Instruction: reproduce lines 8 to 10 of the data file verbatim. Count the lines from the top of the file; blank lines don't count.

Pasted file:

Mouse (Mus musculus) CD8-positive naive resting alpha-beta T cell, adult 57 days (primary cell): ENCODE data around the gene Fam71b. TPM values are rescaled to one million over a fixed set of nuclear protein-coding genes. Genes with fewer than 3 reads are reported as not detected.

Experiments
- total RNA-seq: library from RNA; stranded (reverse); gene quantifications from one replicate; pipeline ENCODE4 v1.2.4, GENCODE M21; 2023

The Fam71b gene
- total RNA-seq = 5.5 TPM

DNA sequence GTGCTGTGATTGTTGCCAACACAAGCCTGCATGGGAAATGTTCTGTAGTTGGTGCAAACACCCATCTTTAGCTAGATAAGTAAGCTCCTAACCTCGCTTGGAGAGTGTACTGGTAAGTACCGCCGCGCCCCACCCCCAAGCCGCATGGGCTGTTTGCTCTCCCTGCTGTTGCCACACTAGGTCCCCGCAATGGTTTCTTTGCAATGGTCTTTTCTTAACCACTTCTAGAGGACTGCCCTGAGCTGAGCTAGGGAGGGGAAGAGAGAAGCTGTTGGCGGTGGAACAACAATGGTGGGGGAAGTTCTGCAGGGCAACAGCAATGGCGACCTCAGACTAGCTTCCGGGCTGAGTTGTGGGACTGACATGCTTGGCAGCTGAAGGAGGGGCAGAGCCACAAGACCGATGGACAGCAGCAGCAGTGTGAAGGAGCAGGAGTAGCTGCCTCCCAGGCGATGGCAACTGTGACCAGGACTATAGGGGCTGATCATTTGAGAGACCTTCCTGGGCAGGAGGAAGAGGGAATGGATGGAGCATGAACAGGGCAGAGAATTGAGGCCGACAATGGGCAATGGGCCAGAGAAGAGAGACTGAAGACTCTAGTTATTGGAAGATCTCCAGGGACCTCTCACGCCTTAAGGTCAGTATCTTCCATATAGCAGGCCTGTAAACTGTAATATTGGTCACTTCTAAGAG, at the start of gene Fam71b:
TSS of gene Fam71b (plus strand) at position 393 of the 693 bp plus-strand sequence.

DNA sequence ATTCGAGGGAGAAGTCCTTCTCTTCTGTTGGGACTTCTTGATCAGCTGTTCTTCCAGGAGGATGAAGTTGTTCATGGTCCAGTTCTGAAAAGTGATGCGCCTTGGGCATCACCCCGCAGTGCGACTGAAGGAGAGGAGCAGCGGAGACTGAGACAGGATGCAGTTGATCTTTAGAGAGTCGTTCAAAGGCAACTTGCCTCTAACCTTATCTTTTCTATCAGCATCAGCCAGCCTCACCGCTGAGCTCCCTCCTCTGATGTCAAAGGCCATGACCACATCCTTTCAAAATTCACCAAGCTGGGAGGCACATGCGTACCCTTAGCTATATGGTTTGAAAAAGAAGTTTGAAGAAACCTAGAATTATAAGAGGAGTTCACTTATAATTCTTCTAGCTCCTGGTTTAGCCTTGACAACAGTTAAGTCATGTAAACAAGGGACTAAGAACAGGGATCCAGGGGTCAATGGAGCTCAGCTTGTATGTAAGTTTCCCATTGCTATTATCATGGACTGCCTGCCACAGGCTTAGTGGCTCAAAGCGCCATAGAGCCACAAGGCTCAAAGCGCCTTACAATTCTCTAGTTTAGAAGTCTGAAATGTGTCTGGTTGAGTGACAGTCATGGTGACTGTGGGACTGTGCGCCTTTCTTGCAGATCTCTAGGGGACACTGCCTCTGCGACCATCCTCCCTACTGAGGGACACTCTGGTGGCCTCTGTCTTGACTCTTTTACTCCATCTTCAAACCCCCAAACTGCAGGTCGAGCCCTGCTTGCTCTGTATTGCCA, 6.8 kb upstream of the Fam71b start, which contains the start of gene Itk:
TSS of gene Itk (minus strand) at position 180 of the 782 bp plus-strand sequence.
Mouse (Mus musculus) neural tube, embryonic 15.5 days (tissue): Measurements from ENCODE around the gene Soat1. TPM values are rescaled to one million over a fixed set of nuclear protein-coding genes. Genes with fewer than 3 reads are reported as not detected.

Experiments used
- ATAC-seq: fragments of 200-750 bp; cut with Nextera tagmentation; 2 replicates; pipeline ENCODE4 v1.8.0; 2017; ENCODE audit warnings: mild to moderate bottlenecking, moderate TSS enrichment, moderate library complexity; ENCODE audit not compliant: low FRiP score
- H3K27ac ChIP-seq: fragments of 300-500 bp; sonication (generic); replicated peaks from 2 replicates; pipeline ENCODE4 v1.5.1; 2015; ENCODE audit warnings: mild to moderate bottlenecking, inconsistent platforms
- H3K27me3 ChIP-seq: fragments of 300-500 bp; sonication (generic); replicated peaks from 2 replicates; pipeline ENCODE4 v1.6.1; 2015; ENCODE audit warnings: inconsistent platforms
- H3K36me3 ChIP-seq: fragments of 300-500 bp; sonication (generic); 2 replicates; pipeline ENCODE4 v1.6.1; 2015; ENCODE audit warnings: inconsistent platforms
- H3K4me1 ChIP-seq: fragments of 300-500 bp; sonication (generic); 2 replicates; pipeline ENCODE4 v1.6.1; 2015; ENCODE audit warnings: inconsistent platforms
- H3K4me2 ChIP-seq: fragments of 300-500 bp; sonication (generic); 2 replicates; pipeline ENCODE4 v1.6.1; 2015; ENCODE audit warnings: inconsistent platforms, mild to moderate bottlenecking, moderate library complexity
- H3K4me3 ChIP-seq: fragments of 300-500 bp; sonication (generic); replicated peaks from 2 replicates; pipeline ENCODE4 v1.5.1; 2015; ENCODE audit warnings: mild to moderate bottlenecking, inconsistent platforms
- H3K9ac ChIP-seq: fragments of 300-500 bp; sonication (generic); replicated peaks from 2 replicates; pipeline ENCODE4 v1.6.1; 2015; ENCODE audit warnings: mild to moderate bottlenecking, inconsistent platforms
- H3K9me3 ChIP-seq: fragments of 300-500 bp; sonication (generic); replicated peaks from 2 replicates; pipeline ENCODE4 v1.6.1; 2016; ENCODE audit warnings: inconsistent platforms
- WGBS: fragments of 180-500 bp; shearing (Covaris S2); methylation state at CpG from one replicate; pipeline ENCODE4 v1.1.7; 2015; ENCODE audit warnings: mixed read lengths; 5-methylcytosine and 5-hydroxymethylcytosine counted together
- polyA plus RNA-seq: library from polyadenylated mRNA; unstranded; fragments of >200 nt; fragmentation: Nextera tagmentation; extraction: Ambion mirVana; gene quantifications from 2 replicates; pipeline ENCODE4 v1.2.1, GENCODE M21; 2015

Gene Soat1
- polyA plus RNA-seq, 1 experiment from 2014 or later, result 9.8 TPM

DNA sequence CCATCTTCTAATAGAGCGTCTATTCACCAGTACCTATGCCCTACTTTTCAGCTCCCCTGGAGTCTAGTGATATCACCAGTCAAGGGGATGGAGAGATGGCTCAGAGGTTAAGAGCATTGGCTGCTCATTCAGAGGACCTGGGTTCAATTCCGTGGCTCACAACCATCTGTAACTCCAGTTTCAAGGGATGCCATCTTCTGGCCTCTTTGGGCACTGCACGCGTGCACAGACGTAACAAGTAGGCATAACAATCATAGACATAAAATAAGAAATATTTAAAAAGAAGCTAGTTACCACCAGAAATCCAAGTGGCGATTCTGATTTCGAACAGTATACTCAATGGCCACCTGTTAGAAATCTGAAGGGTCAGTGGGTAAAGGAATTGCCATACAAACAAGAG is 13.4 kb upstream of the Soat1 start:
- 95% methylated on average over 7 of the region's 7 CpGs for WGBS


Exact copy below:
DNA sequence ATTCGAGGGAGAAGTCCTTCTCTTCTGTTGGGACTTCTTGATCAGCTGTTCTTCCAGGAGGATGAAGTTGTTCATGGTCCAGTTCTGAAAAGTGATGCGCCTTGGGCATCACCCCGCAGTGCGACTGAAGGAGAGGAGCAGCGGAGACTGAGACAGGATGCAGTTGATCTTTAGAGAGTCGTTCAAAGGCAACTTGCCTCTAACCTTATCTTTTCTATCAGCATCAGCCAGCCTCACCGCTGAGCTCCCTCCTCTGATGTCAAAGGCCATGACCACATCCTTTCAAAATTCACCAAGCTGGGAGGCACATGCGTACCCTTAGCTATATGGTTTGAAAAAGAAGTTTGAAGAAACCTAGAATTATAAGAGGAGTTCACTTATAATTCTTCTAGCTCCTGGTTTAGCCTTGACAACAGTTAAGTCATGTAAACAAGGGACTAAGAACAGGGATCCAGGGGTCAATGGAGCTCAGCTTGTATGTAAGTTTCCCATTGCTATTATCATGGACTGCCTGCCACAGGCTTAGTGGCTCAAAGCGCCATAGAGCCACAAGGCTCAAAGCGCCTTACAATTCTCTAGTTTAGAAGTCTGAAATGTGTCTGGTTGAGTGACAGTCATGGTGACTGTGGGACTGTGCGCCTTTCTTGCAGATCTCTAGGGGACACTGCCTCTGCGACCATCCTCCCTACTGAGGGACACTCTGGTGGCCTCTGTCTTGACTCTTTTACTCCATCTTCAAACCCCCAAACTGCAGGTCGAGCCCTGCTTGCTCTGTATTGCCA, 6.8 kb upstream of the Fam71b start, which contains the start of gene Itk:
TSS of gene Itk (minus strand) at position 180 of the 782 bp plus-strand sequence.
Mouse (Mus musculus) neural tube, embryonic 15.5 days (tissue): Measurements from ENCODE around the gene Soat1. TPM values are rescaled to one million over a fixed set of nuclear protein-coding genes. Genes with fewer than 3 reads are reported as not detected.